• HBV;
  • hepatitis B immunization;
  • health-care workers;
  • Korean hepatitis B vaccine;
  • U.S. hepatitis B vaccine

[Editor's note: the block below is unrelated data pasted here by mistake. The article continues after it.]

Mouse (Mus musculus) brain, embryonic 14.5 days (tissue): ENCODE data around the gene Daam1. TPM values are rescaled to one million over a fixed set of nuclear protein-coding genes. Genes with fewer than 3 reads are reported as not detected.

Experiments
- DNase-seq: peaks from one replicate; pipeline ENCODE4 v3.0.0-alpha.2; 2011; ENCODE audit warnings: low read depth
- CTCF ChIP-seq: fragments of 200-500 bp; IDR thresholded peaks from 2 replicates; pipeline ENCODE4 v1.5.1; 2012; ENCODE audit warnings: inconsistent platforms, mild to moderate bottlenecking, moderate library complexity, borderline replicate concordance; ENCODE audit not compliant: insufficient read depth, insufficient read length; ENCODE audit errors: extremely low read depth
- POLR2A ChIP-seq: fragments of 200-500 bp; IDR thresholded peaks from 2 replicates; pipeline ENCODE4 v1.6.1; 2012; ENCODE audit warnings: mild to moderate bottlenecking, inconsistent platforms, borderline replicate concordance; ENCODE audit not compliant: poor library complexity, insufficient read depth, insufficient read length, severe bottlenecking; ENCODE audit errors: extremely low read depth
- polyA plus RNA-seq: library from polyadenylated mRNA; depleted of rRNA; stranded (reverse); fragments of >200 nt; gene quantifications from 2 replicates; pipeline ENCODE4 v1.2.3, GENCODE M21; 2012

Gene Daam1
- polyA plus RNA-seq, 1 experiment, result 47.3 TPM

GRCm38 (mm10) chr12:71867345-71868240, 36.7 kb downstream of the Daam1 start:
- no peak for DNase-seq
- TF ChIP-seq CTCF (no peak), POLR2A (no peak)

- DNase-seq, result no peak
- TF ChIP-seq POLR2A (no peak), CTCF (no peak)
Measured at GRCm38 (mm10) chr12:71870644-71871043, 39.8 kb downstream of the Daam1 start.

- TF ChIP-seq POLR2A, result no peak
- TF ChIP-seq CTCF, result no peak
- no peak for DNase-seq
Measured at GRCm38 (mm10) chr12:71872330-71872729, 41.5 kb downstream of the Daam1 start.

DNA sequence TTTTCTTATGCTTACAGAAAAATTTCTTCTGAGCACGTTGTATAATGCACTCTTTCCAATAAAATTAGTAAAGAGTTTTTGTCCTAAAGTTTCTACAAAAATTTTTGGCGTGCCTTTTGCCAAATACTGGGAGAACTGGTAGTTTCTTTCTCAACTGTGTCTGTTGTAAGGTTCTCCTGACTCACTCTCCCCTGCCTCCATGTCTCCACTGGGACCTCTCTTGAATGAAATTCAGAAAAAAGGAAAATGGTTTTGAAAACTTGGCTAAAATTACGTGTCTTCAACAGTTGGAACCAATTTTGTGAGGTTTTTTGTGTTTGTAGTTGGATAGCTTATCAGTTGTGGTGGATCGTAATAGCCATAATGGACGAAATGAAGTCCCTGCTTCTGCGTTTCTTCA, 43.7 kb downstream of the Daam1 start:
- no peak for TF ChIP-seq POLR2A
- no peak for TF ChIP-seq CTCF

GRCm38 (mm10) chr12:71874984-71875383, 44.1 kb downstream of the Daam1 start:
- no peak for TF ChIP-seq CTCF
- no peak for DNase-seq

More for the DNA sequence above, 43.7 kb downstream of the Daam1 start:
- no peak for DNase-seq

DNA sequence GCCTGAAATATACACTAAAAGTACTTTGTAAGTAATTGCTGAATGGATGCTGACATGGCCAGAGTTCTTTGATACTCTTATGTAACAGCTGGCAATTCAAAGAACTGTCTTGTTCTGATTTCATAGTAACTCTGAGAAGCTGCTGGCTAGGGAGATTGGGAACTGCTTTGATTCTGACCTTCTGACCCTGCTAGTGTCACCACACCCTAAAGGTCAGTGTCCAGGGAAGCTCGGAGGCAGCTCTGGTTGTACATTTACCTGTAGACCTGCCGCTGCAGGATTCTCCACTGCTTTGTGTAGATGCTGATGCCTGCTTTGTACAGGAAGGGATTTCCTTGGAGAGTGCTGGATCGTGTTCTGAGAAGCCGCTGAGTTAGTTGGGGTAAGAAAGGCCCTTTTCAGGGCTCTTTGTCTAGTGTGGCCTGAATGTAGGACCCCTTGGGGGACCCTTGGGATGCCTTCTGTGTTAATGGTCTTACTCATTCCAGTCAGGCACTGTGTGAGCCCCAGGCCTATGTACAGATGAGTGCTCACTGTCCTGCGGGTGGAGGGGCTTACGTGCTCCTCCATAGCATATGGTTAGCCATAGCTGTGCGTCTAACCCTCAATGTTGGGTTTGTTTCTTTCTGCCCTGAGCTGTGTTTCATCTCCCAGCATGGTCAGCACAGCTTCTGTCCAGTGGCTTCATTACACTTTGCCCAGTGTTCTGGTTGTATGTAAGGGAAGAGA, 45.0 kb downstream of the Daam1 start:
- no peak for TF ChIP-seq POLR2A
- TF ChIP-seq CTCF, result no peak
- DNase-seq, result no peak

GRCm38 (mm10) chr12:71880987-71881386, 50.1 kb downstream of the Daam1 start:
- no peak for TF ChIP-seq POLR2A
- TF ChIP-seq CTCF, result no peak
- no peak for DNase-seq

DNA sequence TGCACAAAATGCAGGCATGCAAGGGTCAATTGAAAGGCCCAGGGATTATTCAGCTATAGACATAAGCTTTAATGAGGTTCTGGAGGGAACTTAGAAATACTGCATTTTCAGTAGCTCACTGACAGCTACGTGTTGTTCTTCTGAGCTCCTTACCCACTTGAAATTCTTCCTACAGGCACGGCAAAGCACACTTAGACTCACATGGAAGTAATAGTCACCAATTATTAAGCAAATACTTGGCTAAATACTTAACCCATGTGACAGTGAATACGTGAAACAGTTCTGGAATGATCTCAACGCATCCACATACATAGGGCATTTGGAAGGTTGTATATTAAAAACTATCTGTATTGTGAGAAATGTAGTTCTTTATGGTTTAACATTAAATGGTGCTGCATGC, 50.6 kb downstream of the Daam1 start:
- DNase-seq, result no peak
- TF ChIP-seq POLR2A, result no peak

Advisory committees recommend hepatitis B (HBV) immunization for professional and student health-care workers. However, the currently licensed vaccines are expensive, and previous surveys have shown that few students (14%) have been immunized in Canada. A low-cost immunization program was offered to health-care students in order to determine whether the effectiveness of HBV immunization could be improved by substantially reducing the vaccine cost to recipients. The immunogenicity, side effects, and 3-dose completion rate of a low-cost Korean HBV vaccine were compared with a similar U.S.-made vaccine. A total of 922 postsecondary students enrolled in 6 health-care disciplines in Ottawa, Canada were surveyed for hepatitis-6 immunization status. Nonimmunized students were subsequently offered HBV vaccine at total cost of $15 (Canadian), randomly allocated t o receive 3 intramuscular doses of either Korean or U.S.-made plasma-derived HBV vaccine in a double-blind fashion, surveyed about side effects, and tested for hepatitis B surface antibody seroconversion. Only 12% of the 922 surveyed students had been previously immunized when vaccine was obtainable only at high cost. However, 66% of those not immunized participated in the vaccine trial and paid the $15 fee. Hepatitis-B surface antibody seroconversion (≥10 sample ratio units by radioimmunoassay) occurred in 291/311 (93.6%) and 299/310 (96.5%) of recipients of 3 doses of the Korean and U.S. vaccines, respectively (P = 0.10). There were no meaningful differences in vaccine adverse effects, and 92.6% of recipients of either vaccine completed 3 doses. These results support the view that HBV immunization would be more effective (vaccine acceptance rates higher, greater proportions of persons protected) if lower cost vaccines were marketed. © 1992 Wiley-Liss, Inc.